11. In closing arguments before the Industrial Court however, Mr. Cezair argued two main
points. He first submitted that there was no retrenchment within the meaning of the Act. He
argued that the decision of the Privy Council in Commercial Finance Company Limited v
Ramsingh-Mahabir (1994) 45 WIR 447 was applicable. In that case the Privy Council held,
inter alia, that retrenchment within the meaning of the Act assumed that the business of the
employer would continue to exist and that the termination of the employment of the worker was
on the initiative of the employer. He submitted that as the Appellants business ceased to
continue there was no retrenchment. He also argued that there were unforeseen circumstances
within section 7 which made it impracticable for the Appellant to give any notice to the workers
as provided for in sections 4 and 6 of the Act. He argued that the Appellant just did not have the
time within which to do so. Negotiations for the sale of the Appellants business began on one
day and concluded the next.

12. The Industrial Court in its judgment decided that the Commercial Finance case was not
applicable. The Court, however, noted that although it was submitted in closing arguments on
behalf of the Appellant that there was no retrenchment within the meaning of the Act, the
Appellant had in fact retrenched the workers, paid severance benefits to them and admitted doing
so in its Evidence and Arguments and in the oral evidence before the Court. The Court noted
that the arguments advanced on behalf of the Appellant in closing arguments were in complete
contradiction to what was said in the opening address of Mr. Cezair and added:

At no time during the hearing of the oral evidence of the Companys witnesses or
through their Evidence and Arguments did the employer plead that these workers were
not RETRENCHED workers within the meaning of the Act.

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The Court then stated that closing addresses must be an exercise aimed at enforcing what had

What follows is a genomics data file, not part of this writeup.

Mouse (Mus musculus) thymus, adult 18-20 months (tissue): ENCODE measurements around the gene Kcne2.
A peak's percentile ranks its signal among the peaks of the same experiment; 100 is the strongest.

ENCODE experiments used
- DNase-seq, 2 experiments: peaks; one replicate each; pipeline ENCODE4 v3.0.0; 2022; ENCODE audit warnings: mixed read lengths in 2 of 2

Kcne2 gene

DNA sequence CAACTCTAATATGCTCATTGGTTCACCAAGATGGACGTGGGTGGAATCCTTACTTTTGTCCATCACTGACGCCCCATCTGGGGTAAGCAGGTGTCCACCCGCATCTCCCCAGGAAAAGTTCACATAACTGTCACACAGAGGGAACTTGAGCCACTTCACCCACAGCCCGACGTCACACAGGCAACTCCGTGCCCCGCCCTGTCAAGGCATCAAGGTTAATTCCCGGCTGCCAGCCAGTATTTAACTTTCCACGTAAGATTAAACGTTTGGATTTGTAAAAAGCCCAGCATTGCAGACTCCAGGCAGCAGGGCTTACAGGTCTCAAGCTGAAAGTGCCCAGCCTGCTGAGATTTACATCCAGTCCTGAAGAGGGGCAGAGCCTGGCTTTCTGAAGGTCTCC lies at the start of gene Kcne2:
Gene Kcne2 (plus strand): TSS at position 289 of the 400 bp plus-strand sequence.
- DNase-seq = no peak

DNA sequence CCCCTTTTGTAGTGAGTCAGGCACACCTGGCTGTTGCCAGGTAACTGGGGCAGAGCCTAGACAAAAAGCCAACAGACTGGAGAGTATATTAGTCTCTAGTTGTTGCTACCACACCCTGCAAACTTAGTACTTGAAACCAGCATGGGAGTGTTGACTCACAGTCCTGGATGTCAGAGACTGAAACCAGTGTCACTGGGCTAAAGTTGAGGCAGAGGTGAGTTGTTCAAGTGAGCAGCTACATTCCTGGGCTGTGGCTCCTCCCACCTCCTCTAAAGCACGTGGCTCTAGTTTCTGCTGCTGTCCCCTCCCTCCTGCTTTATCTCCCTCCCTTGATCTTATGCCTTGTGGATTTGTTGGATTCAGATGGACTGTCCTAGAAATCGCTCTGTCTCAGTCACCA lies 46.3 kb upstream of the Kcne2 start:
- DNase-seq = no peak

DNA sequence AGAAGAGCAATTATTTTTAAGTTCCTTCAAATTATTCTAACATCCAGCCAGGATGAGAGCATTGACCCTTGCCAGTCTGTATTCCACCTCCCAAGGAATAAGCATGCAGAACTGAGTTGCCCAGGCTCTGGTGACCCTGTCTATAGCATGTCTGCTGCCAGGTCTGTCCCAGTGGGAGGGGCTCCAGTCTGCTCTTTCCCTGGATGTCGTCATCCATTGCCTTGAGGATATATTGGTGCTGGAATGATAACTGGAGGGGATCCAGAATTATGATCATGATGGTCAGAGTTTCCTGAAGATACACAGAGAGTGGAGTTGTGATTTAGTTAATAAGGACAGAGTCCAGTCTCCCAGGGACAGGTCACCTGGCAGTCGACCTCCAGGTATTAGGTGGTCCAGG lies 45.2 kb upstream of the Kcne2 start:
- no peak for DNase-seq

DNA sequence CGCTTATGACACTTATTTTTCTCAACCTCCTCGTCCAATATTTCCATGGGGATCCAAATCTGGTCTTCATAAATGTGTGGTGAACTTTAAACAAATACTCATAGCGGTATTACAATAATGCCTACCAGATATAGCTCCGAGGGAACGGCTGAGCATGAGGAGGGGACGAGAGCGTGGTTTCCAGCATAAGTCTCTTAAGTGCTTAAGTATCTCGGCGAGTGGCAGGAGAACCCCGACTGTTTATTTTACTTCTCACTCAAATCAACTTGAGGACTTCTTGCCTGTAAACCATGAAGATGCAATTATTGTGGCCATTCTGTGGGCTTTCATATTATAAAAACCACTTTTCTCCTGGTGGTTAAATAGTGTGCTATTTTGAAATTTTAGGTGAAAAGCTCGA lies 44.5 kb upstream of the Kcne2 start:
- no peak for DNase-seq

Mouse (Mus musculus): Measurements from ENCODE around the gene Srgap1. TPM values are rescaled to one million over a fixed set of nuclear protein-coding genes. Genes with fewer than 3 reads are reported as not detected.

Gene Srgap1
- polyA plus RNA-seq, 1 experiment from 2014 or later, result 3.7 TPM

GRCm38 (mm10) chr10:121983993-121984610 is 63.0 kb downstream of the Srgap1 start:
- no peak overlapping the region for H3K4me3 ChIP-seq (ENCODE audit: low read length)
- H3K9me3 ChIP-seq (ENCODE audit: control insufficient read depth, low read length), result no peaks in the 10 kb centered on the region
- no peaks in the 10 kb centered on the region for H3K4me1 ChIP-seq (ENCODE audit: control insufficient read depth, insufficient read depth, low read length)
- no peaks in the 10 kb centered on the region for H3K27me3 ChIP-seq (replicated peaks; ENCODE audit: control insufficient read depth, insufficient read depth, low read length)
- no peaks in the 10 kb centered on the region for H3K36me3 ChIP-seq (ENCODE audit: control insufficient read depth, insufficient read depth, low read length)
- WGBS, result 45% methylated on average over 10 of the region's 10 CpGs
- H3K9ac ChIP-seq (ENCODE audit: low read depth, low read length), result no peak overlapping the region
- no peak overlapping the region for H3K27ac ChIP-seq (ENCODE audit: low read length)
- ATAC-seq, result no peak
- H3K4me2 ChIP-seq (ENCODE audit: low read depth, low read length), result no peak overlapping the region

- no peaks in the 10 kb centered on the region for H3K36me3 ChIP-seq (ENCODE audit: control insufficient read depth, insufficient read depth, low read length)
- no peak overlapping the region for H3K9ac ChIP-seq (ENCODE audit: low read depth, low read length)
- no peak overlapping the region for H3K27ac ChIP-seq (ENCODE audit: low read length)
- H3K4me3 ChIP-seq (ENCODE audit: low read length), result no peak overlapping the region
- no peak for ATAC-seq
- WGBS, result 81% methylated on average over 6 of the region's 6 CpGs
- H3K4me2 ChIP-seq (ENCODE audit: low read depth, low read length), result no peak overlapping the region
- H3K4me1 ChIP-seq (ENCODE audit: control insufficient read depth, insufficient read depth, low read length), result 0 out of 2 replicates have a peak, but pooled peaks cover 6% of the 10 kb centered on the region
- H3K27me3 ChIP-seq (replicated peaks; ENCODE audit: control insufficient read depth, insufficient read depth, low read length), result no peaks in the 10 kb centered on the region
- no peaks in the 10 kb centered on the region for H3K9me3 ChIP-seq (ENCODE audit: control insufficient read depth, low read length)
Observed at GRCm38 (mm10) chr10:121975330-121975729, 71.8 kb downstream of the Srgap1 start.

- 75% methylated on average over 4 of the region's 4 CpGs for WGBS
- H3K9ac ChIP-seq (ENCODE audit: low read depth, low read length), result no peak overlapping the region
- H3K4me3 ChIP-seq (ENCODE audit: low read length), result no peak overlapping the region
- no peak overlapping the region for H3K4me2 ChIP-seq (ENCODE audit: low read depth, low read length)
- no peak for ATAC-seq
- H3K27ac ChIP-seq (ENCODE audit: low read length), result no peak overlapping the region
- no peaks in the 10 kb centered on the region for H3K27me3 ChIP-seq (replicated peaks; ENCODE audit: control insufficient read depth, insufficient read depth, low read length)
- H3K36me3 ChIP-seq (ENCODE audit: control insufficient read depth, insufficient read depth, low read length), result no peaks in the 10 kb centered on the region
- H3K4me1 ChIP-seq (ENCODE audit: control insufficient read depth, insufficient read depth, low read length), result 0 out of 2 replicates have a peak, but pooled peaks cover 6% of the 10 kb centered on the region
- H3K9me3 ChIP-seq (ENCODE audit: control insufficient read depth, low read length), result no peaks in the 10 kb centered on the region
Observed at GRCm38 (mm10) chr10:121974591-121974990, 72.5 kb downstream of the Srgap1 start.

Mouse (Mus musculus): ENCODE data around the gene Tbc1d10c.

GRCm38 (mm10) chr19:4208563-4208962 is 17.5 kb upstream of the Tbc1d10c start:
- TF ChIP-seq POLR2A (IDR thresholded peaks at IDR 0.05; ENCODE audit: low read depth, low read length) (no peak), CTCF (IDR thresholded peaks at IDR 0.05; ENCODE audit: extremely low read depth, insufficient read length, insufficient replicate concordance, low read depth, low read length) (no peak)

been presented in evidence and cannot be submitted in isolation or for convenience.

13. On the issue as to whether there were unforeseen circumstances, the Court was of the
view that the Appellant had not established that there were unforeseen circumstances that made it
impracticable to give the minimum period of notice as required under the Act. The Court noted
that one of the explanations advanced by the Appellant as to why it could not give notice in
accordance with section 6 of the Act was because of a commitment given by them to the
purchaser that the workers would commence employment with the new company on June 24th,
2005, the day after the sale. The Court remarked that on the evidence it was obvious that the
Company could not have given any such assurance to the purchaser and therefore that could not
have been a circumstance that prevented the giving of notice.

14. The Court noted that it was admitted in the oral evidence of the Appellant that at no time
were the provisions of sections 4 and 6 of the Act considered nor did it consult with the workers
with respect to the proposed sale, the payment of severance pay or the option to accept
employment with the new company. H.H. Rousseau in delivering the judgment of the Court
stated:

Employers who are conducting discussions associated with the retrenchment of